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Q. I am planning to retire either at he end of 2011 or early 2012. Which is the best time to retire, should it be the end of December or early January? How would it affect my annuity if I set the retirement date for Jan. 3, 2012?

A. If your main concerns are to 1) get credit for all the annual and sick leave you earned by completing a pay period, and 2) maximize the size of your lump-sum payment for unused annual leave, and 3) walk off the employment roll and onto the annuity roll without the break of a single day, then you’d want to retire on Dec. 31, 2011. In 2012, the leave year ends on Jan. 12. To get close to the same benefits you’d have to retire on Dec. 29, 2012. In 2013, the leave year end on Jan.11, 2014. So Dec. 28, 2012, would be the optimal date. Of course, you could work up to the third day of January in the latter two years. However, while you’d gain a few more days of pay, you wouldn’t get partial credit for any annual or sick leave earned during those days and your first month’s annuity would be reduced by 1/30th for every day you weren’t on the annuity roll.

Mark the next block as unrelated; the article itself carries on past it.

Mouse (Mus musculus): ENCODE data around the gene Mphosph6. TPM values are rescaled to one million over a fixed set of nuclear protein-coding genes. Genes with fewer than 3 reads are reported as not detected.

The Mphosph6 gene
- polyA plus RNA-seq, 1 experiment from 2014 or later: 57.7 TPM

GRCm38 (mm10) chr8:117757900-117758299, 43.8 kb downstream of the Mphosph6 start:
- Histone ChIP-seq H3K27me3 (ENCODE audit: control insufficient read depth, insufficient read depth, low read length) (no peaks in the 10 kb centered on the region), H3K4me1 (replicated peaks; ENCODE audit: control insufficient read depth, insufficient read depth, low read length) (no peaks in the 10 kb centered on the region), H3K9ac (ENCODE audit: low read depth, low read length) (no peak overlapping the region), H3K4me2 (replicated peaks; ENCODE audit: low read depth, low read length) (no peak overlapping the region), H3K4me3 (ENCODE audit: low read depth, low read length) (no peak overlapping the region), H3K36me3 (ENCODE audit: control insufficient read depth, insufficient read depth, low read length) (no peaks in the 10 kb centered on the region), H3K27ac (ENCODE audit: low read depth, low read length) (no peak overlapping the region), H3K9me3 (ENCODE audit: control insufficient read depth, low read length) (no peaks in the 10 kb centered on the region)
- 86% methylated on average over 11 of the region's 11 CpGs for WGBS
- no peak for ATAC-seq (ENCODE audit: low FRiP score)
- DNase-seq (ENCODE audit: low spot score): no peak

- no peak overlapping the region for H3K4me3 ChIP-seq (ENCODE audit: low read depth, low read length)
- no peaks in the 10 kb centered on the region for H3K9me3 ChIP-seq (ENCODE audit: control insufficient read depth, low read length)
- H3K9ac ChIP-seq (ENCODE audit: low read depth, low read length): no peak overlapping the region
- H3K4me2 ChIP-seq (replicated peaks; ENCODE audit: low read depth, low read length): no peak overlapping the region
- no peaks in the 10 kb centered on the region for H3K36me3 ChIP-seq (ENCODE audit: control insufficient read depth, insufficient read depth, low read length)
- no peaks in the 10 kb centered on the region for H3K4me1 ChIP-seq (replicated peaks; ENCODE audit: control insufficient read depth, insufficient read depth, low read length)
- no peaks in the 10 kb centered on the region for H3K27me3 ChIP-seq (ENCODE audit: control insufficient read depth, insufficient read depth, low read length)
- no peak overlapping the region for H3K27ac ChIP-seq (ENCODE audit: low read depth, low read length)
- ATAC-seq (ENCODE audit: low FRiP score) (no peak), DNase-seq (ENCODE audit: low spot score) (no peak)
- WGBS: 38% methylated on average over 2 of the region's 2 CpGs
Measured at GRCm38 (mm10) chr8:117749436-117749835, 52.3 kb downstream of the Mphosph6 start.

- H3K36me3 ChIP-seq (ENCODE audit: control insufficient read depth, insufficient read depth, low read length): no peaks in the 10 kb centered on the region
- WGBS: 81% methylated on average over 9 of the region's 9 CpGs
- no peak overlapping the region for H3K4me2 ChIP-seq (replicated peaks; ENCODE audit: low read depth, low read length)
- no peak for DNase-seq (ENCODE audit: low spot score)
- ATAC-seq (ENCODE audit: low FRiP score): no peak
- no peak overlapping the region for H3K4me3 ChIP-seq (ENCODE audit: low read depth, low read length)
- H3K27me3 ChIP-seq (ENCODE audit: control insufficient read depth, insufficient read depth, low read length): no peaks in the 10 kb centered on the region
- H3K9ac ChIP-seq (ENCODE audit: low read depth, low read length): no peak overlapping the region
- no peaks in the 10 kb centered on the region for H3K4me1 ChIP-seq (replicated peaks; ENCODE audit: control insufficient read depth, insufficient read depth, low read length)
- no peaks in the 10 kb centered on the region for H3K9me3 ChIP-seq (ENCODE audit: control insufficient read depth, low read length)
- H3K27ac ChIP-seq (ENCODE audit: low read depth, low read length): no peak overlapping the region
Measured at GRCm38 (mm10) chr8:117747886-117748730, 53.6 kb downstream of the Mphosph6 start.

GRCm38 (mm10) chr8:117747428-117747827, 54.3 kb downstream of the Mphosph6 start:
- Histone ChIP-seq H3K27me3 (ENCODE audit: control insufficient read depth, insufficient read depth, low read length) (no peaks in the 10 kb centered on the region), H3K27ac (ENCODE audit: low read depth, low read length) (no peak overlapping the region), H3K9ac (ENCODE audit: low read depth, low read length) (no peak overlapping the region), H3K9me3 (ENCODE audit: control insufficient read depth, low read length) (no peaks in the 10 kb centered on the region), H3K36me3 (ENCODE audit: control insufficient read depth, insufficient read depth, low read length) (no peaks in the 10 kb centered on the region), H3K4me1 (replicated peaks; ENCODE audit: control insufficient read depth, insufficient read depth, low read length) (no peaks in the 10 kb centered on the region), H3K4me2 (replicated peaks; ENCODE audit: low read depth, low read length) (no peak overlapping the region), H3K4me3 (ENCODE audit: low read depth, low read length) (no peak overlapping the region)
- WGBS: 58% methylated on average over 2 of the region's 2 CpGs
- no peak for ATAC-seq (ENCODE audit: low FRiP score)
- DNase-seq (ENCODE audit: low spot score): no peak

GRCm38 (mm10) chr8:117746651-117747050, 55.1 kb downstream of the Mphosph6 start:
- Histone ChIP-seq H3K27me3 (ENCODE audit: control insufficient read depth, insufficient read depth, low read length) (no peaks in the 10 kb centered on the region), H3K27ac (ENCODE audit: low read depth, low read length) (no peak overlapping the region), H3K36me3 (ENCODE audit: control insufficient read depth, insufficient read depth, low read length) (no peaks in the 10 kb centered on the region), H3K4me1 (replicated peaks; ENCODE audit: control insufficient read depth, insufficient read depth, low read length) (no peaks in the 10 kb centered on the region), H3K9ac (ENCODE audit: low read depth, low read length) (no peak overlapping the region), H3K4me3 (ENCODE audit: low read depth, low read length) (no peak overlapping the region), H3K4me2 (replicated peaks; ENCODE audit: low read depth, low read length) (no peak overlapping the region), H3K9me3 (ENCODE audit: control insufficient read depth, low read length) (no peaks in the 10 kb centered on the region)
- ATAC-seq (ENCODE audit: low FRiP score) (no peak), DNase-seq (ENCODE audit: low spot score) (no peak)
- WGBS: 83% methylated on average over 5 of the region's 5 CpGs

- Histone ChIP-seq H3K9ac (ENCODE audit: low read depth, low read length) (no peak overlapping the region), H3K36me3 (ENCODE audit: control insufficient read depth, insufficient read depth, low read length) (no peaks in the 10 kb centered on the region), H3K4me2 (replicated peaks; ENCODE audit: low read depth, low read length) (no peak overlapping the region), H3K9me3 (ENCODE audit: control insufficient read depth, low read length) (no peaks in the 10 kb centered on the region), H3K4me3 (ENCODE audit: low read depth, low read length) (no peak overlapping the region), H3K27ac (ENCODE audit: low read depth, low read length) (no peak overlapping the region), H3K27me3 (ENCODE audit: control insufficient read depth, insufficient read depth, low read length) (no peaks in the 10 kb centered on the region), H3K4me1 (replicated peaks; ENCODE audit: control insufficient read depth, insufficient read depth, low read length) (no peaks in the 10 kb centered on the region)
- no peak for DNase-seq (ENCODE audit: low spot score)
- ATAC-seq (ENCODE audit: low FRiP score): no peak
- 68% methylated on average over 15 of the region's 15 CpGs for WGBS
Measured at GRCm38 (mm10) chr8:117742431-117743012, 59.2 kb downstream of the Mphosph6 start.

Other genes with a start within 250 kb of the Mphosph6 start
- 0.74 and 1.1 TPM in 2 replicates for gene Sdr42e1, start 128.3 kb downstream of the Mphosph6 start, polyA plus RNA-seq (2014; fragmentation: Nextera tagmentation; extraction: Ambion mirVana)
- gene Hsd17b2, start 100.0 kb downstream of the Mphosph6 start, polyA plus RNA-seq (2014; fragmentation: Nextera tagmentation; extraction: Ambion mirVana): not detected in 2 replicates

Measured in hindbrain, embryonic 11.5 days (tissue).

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Lump-sum payment for annual leave

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Q. I retired from Federal Civilian Service on June 3. I received my final pay check which included my lump-sum payment for annual leave on Friday June 10. I was paid my regular earnings at my pay grade, GS-12, but my lump-sum payment for unused annual leave was paid at the pay rate for a GS-09. Thinking it was a mistake I called the activity payroll office and to my surprise I was told this was because my promotion to GS-12 was temporary and when I retired I was reverted back to my permanent grade GS-09 in order to pay me for the unused annual leave. Prior to retirement I was never informed that this would happen by anyone involved in processing my paperwork.